One of the mysteries of the English language finally explained.
An act or situation provoking or justifying war.
- ‘This must be the first example of casus belli (a cause justifying war) being discovered after the war has ended.’
- ‘The failure to disarm is probably a casus belli.’
- ‘He unequivocally presented it as the casus belli.’
- ‘German violation of the neutrality of Belgium, which since 1839 had been under the protection of the great powers, was for Britain the formal casus belli.’
- ‘Various casus belli are served up as conditions change.’
- ‘While retaliatory war relies on the obvious fact of an attack as its casus belli, pre-emptive war opens the door to myriad other justifications.’
- ‘This feeling has been particularly pronounced in Poland, which after all had been the casus belli for the Second World War.’
- ‘What was lacking was a suitable pretext, a casus belli.’
- ‘Neither one of these, do I think, fall into the category that I would describe as threatening enough to be what I would describe as a casus belli.’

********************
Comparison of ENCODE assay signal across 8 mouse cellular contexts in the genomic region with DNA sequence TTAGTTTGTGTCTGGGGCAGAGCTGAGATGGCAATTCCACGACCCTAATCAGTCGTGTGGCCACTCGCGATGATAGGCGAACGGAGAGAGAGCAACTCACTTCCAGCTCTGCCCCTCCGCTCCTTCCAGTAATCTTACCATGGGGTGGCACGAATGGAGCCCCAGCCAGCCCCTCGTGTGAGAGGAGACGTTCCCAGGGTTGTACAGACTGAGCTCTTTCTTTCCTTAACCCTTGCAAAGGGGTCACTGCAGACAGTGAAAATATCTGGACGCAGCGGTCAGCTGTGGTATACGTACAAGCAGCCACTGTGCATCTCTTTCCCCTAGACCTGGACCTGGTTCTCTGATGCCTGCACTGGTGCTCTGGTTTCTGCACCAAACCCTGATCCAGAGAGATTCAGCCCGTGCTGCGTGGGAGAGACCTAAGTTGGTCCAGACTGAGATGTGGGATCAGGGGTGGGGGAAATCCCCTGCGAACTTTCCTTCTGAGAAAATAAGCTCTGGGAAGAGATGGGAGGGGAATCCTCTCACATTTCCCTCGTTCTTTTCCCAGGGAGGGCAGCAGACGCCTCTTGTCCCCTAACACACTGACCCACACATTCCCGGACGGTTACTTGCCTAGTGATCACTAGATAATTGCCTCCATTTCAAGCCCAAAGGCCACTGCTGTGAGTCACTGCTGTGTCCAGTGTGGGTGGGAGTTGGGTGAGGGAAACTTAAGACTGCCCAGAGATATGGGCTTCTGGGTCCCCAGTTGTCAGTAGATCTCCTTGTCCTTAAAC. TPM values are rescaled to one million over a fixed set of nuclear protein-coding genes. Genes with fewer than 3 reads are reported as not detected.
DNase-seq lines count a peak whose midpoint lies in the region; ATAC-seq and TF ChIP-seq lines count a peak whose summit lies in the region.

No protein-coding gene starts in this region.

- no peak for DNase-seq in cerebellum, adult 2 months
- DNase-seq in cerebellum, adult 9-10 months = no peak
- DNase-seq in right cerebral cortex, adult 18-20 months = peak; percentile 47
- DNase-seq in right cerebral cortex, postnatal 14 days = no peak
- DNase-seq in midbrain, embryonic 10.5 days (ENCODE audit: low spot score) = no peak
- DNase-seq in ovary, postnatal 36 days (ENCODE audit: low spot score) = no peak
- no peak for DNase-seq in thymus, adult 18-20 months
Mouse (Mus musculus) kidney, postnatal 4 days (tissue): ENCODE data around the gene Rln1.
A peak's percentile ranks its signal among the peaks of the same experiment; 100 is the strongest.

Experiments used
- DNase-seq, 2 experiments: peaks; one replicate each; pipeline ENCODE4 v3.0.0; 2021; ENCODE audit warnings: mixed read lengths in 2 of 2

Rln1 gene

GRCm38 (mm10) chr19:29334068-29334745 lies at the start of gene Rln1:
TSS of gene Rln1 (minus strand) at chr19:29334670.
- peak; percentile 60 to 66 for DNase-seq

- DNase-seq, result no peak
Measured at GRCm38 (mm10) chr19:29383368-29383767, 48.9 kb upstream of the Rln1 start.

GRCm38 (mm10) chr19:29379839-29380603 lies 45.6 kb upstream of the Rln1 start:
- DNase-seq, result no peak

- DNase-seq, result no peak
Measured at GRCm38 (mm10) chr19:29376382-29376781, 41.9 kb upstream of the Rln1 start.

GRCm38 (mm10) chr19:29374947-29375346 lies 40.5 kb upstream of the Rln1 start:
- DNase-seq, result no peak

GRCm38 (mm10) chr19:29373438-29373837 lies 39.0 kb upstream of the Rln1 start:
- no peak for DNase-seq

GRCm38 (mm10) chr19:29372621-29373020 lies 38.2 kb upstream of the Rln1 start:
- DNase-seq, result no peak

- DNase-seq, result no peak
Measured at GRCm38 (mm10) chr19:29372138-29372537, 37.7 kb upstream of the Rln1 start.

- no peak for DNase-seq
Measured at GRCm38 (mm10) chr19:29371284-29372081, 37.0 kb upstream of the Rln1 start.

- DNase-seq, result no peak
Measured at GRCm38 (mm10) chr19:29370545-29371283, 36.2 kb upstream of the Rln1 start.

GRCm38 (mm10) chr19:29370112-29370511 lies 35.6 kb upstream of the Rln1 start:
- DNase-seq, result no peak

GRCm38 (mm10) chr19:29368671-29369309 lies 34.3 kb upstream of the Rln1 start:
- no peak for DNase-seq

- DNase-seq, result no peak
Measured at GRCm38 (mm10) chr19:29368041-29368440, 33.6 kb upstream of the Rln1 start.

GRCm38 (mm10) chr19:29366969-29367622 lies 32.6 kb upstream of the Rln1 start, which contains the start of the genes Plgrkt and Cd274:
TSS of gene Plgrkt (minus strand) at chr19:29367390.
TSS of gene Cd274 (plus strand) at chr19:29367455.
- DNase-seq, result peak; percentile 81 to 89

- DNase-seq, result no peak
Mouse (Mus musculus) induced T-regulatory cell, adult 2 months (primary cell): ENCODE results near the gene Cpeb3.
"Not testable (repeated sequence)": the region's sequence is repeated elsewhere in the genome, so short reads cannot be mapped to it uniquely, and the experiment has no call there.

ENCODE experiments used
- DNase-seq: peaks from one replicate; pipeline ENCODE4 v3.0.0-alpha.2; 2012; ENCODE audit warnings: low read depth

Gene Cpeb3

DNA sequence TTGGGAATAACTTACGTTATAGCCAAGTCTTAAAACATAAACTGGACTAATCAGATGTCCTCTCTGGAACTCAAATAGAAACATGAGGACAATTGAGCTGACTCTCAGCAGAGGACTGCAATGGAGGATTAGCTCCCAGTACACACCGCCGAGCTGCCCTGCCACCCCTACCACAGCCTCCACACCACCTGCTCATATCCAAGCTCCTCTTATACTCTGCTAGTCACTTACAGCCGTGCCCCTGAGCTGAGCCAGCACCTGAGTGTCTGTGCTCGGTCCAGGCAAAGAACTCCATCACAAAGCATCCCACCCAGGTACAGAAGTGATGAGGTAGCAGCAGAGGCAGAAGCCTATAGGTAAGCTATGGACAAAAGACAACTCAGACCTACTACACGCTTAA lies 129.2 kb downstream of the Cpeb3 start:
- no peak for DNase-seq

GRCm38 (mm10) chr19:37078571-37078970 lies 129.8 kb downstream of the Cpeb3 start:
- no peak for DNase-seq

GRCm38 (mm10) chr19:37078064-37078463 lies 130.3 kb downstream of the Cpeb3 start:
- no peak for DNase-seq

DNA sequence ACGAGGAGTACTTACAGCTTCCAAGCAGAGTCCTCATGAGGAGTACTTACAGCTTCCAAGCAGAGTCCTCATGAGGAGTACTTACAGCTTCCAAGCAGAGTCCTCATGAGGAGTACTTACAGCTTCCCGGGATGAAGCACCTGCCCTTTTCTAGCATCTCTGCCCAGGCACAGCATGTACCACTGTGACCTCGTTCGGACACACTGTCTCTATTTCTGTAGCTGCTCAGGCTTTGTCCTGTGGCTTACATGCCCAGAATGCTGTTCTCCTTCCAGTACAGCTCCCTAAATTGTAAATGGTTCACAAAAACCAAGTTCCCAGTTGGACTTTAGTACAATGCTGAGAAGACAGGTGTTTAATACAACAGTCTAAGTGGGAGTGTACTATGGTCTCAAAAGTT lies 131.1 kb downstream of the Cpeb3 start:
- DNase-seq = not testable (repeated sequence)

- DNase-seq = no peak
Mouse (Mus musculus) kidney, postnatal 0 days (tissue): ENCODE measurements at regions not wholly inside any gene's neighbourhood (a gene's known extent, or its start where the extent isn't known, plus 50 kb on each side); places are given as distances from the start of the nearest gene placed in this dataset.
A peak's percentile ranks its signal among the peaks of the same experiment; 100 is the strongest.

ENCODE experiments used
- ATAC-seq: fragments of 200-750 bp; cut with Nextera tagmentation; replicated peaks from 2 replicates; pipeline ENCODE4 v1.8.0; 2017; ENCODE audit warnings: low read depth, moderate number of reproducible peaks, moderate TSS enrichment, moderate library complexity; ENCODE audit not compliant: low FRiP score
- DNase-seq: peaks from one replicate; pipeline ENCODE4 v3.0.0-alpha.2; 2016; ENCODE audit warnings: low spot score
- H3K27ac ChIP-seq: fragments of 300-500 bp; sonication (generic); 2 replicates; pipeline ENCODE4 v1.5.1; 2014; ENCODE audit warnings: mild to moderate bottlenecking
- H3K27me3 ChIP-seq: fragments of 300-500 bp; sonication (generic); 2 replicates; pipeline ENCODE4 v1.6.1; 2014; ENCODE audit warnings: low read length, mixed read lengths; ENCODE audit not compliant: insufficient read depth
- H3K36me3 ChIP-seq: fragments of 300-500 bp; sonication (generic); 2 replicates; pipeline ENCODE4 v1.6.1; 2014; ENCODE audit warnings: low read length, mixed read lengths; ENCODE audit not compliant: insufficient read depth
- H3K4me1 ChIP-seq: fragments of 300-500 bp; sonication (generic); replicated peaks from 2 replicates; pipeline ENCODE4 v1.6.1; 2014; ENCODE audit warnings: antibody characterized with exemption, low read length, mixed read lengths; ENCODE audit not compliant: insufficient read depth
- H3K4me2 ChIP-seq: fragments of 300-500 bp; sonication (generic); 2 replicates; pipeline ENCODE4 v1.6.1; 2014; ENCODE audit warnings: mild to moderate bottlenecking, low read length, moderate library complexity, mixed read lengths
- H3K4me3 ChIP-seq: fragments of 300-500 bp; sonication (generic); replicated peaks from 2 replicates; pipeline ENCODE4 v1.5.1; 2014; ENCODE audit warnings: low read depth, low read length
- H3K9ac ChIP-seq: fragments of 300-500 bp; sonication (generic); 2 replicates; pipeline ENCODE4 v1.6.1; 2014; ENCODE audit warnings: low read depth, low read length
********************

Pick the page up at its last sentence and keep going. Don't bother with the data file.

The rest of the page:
- ‘The purpose was to provoke a response that could become a casus belli for invasion.’
- ‘As the Romans liked a casus belli to justify their aggressive activities, it is not always possible to be certain about the real circumstances behind their intervention.’
- ‘So we accept that there are legitimate casus belli: acts or situations, ‘provoking or justifying war’.’
- ‘If a state launched it, it would be an obvious casus belli and the state officers could expect to meet the world's most powerful nation in all-out war.’
- ‘The assassination of the heir to the throne, Archduke Franz Ferdinand, by a Serbian nationalist was an act of quasi-regicide that no monarchy could regard as other than a casus belli.’
- ‘It wants a proper casus belli established ahead of the fight.’
- ‘Modern wars require a pretext, a casus belli that can be packaged to the public as a sufficient justification for the resort to arms.’
- ‘France countered by getting Russia to propose a general congress, intended to isolate Austria and provoke a casus belli.’
- ‘It used to be one of those fussy old constitutional conventions that, when a prime minister lied to the nation over something so serious as a casus belli, his resignation was a foregone conclusion.’
Latin, from casus (see case) and belli, genitive of bellum ‘war’.
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